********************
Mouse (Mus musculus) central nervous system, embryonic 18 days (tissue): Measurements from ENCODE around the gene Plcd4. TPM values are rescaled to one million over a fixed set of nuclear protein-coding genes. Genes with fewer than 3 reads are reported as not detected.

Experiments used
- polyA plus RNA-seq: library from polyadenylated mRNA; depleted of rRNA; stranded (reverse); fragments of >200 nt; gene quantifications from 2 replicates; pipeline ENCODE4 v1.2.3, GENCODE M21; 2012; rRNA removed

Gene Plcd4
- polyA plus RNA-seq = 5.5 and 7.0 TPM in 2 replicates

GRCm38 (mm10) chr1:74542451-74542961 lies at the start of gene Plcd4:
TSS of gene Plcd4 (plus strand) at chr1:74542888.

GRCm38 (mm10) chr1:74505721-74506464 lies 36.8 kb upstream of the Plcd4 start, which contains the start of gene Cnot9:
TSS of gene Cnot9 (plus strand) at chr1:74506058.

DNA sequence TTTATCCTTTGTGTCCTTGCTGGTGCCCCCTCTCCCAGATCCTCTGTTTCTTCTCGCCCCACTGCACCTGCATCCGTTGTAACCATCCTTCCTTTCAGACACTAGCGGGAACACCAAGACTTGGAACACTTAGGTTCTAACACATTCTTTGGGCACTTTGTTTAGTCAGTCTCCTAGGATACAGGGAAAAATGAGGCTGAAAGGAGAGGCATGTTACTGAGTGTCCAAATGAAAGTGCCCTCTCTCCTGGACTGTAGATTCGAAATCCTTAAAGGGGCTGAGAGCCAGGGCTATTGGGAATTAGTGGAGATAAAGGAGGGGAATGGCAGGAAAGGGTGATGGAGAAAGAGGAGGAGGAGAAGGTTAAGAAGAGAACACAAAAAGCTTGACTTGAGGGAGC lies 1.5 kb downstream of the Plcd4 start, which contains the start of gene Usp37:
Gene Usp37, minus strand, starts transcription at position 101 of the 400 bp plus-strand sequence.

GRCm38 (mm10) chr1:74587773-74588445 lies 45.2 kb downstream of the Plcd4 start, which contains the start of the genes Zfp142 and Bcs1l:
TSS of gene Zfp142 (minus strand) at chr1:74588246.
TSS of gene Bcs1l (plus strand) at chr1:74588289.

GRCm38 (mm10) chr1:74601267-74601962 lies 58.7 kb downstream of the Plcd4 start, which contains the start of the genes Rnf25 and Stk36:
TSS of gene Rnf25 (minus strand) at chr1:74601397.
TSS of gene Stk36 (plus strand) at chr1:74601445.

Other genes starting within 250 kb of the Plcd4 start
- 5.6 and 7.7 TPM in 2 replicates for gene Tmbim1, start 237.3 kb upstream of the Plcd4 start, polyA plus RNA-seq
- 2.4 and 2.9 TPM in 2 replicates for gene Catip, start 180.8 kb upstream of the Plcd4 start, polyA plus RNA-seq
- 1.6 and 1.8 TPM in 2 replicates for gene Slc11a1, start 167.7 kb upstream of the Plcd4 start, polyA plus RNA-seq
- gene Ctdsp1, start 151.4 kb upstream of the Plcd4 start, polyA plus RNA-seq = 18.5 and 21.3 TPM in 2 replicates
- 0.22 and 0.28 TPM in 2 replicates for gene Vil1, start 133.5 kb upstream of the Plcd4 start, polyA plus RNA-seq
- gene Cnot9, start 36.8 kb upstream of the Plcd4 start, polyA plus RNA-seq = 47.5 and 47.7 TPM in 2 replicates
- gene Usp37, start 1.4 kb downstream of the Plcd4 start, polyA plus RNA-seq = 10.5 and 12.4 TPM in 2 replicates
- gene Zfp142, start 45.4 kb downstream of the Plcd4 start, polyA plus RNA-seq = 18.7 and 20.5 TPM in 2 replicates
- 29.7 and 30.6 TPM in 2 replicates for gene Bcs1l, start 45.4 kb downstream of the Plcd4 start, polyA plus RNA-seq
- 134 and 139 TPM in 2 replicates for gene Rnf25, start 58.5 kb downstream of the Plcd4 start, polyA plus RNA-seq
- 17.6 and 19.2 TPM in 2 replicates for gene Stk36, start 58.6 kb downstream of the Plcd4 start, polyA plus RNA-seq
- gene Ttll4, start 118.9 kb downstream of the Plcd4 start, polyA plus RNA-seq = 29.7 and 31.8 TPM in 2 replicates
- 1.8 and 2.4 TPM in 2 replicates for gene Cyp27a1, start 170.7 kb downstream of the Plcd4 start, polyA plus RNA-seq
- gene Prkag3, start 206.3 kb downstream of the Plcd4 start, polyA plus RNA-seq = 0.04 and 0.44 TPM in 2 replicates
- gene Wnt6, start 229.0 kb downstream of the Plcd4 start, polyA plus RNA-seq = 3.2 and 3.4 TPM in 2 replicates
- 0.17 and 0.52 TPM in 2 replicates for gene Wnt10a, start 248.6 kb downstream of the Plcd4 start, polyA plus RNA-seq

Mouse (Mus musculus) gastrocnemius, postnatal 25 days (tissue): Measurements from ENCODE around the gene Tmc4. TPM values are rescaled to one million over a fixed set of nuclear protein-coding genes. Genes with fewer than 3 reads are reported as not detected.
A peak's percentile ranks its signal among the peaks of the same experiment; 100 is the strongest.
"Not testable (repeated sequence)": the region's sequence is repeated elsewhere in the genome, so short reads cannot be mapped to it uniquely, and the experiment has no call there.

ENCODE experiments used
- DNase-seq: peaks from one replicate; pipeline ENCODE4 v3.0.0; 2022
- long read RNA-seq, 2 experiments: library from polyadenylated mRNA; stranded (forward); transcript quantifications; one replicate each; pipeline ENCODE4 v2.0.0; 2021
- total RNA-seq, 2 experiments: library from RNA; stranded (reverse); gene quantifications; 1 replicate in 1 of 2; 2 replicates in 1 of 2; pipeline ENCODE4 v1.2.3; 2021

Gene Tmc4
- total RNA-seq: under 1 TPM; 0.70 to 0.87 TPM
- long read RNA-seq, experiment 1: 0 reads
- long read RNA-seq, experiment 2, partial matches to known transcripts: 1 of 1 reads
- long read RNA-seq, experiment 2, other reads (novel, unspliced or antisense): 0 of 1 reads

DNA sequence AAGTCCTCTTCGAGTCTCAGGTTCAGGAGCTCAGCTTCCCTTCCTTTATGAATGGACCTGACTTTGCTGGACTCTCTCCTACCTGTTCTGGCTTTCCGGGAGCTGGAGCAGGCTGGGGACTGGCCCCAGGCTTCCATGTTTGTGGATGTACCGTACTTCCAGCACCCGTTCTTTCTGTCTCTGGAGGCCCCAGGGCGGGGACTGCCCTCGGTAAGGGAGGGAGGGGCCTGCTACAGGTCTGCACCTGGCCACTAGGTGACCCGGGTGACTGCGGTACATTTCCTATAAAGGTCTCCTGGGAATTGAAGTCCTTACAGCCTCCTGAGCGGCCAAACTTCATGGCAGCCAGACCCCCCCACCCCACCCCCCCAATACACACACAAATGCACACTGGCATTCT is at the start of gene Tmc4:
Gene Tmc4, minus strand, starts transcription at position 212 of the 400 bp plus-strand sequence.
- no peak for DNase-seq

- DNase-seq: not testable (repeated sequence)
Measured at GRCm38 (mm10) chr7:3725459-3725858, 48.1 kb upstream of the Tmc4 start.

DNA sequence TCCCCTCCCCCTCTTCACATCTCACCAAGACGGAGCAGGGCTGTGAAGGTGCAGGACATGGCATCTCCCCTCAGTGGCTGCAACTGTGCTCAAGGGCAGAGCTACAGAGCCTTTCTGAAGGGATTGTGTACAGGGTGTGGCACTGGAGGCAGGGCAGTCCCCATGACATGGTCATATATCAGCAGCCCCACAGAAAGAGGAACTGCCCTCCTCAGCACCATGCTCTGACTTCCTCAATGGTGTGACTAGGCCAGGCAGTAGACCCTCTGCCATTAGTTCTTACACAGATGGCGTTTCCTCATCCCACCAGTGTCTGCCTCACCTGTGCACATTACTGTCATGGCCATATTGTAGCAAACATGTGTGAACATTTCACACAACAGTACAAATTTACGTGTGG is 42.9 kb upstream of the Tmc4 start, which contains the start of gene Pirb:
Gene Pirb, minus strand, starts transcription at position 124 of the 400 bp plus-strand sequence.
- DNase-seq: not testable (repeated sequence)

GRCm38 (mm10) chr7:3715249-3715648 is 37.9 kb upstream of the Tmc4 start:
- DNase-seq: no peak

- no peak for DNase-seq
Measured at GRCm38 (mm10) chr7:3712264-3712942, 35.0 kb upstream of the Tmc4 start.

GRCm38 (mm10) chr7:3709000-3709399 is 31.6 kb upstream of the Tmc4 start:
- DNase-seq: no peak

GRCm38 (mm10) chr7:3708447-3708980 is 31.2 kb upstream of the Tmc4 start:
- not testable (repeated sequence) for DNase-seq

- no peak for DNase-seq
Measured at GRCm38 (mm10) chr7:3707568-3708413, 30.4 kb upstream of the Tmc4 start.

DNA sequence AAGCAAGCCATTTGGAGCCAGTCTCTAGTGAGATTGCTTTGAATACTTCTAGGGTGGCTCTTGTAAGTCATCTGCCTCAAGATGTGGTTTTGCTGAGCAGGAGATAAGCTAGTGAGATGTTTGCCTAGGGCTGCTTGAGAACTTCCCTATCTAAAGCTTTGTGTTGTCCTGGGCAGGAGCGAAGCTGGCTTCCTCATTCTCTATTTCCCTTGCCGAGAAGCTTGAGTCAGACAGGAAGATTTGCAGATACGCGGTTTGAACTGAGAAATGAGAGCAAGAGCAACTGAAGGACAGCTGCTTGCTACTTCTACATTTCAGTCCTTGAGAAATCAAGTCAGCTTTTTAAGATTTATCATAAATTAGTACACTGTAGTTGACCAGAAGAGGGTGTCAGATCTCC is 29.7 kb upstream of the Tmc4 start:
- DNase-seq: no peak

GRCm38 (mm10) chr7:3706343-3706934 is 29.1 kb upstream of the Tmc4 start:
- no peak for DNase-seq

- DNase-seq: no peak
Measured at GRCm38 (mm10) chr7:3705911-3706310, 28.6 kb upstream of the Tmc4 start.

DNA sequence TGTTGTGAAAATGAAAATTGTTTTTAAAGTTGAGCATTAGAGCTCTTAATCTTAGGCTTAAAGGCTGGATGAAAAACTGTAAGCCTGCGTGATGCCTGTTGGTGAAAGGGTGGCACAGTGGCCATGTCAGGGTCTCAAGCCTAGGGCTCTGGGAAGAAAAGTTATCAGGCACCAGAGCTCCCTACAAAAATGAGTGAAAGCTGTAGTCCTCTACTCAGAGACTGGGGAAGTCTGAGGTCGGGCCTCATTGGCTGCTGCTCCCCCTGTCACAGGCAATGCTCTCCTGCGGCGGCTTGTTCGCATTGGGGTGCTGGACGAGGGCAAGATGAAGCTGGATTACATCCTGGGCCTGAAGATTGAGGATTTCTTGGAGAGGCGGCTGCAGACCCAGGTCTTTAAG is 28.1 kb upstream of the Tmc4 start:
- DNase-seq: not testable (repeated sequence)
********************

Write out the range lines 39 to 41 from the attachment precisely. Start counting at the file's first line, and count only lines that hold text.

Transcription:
- DNase-seq: peaks from one replicate; pipeline ENCODE4 v3.0.0; 2022
- long read RNA-seq, 2 experiments: library from polyadenylated mRNA; stranded (forward); transcript quantifications; one replicate each; pipeline ENCODE4 v2.0.0; 2021
- total RNA-seq, 2 experiments: library from RNA; stranded (reverse); gene quantifications; 1 replicate in 1 of 2; 2 replicates in 1 of 2; pipeline ENCODE4 v1.2.3; 2021